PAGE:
Labour Day


Happy days are here again. Another public holiday is upon us already, giving us two long weekends in a row. We all love a day off but do we really know why we celebrate Labour Day? The end of April through to the beginning of May is a significant and culturally important time of year for Australia and Australians. ANZAC day is considered by some as the day Australia claimed its ‘identity as a Nation’, in the eyes of the world. However, Labour Day might be considered the day we found our inner strength, our passion and our courage to fight for a better life.
Labour Day commemorates the granting of the eight-hour working day for Australians and celebrates the contributions of working Australians to our great country. These days, Australians celebrate Labour Day (or May Day as it is sometimes known) by relaxing and having fun with family and friends. This is an important part of Labour Day and is reflected in the 888 symbol often attached to official Labour Day events.
888 represents eight hours for work, eight hours for family and play time and eight hours for sleep. This philosophy remains deep in the heart of working men and women across Australia. The 888 symbol lives on to this day in many forms as a silent reminder of how lucky we are to be Australian. A great example of this is in the name of the powerful ‘Triple Eight Race Engineering’ V8 Supercar racing team (AKA Red Bull Racing Australia) Triple Eight lead the way in a sport widely loved and strongly supported by working Australians across the country.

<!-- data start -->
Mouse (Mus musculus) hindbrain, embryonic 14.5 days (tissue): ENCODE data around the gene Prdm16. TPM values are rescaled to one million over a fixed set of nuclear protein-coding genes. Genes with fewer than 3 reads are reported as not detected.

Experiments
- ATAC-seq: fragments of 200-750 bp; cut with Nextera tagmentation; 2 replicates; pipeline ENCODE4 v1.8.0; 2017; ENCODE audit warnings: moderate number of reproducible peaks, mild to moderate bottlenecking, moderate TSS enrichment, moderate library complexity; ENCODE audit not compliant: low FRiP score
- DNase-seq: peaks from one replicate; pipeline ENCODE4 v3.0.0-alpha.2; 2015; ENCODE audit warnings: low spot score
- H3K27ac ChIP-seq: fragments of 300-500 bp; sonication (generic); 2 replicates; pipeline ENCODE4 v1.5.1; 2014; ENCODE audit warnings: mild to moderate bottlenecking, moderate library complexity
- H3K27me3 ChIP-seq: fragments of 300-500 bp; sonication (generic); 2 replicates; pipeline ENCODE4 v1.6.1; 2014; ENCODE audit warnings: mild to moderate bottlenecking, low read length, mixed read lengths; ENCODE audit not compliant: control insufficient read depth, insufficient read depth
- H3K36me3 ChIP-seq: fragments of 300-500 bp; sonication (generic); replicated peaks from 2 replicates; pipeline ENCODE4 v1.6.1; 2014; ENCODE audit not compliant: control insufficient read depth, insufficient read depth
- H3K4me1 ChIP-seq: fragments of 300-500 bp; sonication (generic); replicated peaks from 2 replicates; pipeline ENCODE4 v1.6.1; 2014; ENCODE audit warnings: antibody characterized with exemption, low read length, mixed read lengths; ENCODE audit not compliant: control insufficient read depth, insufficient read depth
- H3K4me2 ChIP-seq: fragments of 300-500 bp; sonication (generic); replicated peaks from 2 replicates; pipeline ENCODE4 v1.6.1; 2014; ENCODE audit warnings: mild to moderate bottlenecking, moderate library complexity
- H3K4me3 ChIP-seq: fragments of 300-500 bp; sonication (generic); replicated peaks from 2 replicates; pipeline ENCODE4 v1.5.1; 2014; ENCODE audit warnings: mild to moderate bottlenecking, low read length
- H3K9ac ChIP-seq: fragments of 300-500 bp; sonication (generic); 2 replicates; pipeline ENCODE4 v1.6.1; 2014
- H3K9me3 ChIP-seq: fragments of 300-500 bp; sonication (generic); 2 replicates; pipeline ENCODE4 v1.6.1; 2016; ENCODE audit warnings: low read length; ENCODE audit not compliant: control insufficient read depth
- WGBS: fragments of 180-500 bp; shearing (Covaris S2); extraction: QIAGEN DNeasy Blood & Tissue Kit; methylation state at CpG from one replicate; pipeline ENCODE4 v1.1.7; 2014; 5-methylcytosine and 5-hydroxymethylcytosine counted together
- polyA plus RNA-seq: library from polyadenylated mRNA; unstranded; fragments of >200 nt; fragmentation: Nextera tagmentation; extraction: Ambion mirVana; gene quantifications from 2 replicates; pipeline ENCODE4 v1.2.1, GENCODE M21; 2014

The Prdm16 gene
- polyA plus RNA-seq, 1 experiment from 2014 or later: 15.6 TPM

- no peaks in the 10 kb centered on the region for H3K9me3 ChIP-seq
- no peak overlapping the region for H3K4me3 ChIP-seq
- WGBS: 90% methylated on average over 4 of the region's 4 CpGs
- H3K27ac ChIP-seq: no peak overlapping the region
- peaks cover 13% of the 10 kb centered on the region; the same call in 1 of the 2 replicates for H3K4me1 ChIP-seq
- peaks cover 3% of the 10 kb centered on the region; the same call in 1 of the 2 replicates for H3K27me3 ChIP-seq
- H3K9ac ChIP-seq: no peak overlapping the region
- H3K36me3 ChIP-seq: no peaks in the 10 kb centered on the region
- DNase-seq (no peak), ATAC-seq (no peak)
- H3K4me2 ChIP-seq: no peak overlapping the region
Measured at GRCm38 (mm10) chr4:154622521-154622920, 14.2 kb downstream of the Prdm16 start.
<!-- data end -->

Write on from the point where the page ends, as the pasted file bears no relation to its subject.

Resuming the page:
So how did the Labour Day begin? Following the now famous ‘Eureka Stockade’ uprising in 1854 by gold miners in Ballarat, the fight for a better life for working Australians began. By the mid 1850’s the fight for an eight hour working day got stronger. Up until that time, Australian workers were expected to work up to twelve hours per day, six days a week. On April 21, 1856, Stonemasons working at the University of Melbourne marched to Parliament House demanding and eight hour working day. This protest lead to official beginning of the eight hour work day and a victory march was held May 12, 1856 and the tradition has continued to this day.
So please enjoy this long weekend. Do whatever makes you feel happy. Go to the beach, play sport, have a BBQ, or just relax at home with family and friends but whatever you do, spare a moment to think about those men and women who made this day possible and who helped make life in Australia what it is today.
Teacher Robert.
Related links.
http://tripleeight.com.au/ (Red Bull Racing Australia)
https://www.youtube.com/watch?v=rAqs4S_lUpc (Eureka Stockade)